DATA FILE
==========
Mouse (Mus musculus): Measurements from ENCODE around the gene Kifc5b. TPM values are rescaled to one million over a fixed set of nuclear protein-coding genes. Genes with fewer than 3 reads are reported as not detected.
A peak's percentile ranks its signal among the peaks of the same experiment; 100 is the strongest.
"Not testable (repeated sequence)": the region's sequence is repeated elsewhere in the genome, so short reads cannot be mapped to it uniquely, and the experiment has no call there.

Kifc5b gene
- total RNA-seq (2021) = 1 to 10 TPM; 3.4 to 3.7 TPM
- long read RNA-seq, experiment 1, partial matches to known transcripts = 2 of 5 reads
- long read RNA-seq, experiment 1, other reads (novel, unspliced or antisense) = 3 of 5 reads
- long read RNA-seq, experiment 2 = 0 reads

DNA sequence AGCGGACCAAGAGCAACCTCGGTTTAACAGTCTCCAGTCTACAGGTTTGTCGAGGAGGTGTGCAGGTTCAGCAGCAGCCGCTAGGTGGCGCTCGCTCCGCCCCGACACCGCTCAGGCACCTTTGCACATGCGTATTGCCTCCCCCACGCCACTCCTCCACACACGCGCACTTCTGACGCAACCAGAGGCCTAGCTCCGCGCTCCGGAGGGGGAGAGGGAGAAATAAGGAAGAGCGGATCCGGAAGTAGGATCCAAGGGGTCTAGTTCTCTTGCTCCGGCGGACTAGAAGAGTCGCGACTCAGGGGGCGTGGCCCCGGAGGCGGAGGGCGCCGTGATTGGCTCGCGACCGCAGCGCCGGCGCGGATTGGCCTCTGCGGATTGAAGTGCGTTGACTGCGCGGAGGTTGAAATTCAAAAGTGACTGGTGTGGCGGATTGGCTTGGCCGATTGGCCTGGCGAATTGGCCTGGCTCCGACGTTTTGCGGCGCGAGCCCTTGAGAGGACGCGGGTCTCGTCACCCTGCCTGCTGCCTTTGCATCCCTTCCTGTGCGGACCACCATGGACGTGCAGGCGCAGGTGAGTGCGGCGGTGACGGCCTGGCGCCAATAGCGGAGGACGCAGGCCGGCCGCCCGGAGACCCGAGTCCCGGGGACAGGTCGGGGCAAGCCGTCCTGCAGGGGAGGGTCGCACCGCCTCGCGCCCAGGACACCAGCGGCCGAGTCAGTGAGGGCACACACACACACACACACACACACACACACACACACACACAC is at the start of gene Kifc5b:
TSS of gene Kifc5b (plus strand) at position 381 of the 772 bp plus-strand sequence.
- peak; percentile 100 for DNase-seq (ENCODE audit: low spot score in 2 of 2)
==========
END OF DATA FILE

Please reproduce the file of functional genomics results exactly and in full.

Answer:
Mouse (Mus musculus): Measurements from ENCODE around the gene Kifc5b. TPM values are rescaled to one million over a fixed set of nuclear protein-coding genes. Genes with fewer than 3 reads are reported as not detected.
A peak's percentile ranks its signal among the peaks of the same experiment; 100 is the strongest.
"Not testable (repeated sequence)": the region's sequence is repeated elsewhere in the genome, so short reads cannot be mapped to it uniquely, and the experiment has no call there.

Kifc5b gene
- total RNA-seq (2021) = 1 to 10 TPM; 3.4 to 3.7 TPM
- long read RNA-seq, experiment 1, partial matches to known transcripts = 2 of 5 reads
- long read RNA-seq, experiment 1, other reads (novel, unspliced or antisense) = 3 of 5 reads
- long read RNA-seq, experiment 2 = 0 reads

DNA sequence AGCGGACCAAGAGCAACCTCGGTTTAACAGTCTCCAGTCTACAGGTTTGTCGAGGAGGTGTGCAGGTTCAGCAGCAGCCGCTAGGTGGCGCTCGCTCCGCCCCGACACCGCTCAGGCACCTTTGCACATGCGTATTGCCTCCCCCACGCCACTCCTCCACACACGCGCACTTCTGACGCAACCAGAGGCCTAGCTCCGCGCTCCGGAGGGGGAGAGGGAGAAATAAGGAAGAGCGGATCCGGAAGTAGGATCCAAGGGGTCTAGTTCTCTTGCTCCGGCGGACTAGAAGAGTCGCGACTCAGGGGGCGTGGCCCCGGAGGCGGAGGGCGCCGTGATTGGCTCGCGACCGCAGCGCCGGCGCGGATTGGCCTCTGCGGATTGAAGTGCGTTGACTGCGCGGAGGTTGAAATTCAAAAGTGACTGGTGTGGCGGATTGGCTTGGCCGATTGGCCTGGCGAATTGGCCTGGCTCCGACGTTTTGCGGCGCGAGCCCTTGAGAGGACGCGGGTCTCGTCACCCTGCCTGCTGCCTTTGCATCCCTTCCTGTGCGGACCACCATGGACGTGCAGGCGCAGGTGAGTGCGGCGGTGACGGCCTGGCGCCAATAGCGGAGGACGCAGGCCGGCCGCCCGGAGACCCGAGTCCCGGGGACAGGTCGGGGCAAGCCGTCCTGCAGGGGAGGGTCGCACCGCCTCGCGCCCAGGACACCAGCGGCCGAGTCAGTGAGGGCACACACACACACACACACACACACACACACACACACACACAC is at the start of gene Kifc5b:
TSS of gene Kifc5b (plus strand) at position 381 of the 772 bp plus-strand sequence.
- peak; percentile 100 for DNase-seq (ENCODE audit: low spot score in 2 of 2)